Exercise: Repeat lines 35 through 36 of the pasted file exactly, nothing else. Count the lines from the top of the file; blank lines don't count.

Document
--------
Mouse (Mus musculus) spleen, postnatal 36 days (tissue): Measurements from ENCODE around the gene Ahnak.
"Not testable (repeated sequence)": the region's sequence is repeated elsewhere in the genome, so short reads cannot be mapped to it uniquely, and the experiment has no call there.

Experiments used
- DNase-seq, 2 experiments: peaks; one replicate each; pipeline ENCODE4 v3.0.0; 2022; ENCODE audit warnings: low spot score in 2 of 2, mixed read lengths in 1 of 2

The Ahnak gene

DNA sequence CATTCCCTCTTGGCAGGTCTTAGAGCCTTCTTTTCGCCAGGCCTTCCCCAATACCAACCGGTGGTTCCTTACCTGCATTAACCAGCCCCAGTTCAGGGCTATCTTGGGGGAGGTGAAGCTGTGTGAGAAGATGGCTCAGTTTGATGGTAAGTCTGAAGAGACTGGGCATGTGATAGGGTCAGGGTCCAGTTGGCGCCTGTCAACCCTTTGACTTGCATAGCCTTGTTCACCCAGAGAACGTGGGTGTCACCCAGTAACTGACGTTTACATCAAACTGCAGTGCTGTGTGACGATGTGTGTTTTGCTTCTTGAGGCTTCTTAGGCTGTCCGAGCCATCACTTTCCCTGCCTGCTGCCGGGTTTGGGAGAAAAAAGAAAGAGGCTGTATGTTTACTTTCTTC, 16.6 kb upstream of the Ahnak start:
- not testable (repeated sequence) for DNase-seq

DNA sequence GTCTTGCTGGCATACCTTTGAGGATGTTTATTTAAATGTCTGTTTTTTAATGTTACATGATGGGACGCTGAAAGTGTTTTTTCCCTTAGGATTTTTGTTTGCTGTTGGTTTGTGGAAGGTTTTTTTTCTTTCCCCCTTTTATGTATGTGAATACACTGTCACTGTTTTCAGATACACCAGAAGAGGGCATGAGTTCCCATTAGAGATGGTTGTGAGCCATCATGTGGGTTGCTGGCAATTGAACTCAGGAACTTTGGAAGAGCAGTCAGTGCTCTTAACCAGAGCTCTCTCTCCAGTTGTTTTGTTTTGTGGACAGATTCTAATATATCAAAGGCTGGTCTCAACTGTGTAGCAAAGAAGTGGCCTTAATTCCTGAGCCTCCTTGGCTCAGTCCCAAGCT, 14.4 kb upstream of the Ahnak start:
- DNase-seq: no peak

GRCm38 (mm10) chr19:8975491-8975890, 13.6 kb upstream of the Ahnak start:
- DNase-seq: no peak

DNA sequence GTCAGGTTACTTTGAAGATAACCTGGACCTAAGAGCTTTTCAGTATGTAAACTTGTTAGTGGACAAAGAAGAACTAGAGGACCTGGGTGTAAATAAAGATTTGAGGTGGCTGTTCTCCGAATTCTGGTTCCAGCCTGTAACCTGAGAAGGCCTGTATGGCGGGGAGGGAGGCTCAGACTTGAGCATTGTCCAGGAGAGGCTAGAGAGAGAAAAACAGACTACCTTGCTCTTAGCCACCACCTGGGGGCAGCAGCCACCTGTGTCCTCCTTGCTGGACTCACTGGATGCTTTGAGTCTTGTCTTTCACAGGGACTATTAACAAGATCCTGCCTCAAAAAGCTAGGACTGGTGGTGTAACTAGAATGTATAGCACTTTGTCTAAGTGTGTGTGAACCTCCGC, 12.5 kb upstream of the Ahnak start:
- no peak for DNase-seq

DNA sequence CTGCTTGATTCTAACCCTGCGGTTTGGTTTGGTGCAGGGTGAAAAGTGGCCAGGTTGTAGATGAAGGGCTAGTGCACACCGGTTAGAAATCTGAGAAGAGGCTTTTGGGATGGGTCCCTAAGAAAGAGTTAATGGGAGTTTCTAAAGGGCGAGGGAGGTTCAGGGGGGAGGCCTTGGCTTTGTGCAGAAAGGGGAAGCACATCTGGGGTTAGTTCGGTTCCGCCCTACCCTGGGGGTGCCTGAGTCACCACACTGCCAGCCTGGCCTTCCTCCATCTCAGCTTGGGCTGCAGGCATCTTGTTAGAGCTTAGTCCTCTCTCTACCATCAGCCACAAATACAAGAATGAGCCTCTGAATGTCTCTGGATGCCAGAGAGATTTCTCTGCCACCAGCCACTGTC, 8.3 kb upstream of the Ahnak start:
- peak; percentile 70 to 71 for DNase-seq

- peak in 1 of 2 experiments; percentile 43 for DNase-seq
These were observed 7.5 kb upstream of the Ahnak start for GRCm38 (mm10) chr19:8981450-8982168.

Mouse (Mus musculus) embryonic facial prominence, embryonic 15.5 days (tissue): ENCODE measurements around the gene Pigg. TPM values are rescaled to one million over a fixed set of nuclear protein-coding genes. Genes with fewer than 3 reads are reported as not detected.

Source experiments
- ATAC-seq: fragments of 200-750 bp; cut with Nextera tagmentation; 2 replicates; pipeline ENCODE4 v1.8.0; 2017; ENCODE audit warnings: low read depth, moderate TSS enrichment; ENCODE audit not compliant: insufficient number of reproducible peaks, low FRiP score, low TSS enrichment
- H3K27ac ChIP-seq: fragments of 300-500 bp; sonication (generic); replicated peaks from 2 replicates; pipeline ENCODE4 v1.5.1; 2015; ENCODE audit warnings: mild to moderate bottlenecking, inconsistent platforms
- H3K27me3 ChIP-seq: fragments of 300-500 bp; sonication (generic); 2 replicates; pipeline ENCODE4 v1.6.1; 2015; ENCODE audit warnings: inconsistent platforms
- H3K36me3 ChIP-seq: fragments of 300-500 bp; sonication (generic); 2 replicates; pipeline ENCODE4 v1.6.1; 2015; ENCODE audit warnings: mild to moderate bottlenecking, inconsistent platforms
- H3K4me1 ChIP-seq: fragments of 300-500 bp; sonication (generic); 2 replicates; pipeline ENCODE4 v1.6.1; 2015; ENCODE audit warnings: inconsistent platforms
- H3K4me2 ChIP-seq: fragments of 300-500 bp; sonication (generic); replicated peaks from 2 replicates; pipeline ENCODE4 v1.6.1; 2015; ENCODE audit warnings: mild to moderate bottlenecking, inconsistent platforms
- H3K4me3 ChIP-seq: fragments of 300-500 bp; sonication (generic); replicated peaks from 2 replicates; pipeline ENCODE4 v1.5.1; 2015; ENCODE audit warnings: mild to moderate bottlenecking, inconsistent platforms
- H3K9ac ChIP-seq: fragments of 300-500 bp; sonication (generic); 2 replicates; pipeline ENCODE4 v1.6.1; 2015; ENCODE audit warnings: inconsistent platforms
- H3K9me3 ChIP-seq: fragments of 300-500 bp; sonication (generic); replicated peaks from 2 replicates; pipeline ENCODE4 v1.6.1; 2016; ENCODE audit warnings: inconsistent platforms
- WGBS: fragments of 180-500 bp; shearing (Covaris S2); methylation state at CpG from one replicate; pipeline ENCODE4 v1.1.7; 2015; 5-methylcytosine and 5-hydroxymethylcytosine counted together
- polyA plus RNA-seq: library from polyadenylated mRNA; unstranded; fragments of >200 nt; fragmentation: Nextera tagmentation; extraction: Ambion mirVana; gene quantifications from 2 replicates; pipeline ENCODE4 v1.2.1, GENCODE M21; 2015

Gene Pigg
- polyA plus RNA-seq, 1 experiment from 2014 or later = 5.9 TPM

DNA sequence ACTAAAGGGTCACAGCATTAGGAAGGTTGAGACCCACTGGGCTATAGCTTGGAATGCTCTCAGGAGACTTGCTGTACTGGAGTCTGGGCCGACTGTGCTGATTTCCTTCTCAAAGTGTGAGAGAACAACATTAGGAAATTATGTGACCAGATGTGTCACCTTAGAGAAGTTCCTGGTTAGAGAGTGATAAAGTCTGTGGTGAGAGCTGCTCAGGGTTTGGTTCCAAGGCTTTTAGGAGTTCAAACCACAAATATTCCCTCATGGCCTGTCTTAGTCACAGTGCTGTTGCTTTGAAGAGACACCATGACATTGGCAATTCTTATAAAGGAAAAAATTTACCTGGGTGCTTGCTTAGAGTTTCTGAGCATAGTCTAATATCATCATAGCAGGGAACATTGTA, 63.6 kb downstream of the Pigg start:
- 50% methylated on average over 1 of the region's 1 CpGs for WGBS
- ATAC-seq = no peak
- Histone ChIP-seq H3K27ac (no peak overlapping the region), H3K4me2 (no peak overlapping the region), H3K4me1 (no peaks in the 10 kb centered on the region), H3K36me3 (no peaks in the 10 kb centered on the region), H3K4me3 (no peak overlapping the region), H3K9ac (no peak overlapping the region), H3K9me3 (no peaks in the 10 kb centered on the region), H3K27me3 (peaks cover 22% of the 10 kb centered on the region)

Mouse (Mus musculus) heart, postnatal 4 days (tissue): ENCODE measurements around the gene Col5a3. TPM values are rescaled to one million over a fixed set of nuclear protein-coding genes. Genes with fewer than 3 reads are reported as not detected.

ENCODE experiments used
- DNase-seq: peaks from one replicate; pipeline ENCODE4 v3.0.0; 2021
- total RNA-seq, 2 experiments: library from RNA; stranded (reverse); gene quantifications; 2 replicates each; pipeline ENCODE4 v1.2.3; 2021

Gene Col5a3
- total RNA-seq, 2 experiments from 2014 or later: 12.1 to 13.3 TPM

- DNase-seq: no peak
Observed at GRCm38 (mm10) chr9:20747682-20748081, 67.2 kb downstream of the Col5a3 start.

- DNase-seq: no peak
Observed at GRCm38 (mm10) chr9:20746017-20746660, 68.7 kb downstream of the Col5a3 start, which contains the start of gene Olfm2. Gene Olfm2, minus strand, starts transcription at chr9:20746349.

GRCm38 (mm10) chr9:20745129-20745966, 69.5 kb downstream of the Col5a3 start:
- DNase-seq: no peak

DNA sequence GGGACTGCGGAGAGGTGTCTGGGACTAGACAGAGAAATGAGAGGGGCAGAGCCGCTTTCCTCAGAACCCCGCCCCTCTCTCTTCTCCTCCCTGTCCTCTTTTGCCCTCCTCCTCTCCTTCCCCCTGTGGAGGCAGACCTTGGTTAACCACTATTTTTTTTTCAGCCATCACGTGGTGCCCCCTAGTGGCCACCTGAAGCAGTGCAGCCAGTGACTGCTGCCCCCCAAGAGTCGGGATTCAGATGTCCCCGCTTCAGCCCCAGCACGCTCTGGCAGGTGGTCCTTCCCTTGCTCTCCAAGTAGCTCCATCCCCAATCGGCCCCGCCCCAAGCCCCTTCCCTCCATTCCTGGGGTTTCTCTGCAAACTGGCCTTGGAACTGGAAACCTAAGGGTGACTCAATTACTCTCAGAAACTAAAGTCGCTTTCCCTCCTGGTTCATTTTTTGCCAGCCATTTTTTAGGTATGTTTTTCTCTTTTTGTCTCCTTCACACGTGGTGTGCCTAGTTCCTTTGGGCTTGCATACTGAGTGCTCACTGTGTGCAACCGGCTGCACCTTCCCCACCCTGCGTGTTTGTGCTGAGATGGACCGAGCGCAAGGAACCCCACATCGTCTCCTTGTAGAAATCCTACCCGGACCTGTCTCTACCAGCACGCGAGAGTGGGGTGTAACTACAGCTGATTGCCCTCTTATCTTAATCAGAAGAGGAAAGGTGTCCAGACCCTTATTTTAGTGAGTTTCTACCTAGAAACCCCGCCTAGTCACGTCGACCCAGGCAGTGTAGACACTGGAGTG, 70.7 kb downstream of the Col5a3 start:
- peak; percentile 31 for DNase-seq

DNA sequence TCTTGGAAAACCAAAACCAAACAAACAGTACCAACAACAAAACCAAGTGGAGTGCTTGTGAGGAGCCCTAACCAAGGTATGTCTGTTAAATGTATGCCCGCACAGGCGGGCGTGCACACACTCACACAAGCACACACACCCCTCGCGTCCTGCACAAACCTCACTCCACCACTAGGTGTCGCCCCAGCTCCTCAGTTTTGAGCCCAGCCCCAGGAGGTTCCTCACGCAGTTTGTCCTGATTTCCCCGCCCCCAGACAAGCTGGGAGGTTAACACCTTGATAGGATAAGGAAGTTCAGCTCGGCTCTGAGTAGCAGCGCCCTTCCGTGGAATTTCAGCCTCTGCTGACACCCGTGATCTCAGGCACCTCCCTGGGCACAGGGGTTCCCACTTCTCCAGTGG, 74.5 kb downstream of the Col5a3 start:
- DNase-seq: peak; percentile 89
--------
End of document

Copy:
- ATAC-seq = no peak
- Histone ChIP-seq H3K27ac (no peak overlapping the region), H3K4me2 (no peak overlapping the region), H3K4me1 (no peaks in the 10 kb centered on the region), H3K36me3 (no peaks in the 10 kb centered on the region), H3K4me3 (no peak overlapping the region), H3K9ac (no peak overlapping the region), H3K9me3 (no peaks in the 10 kb centered on the region), H3K27me3 (peaks cover 22% of the 10 kb centered on the region)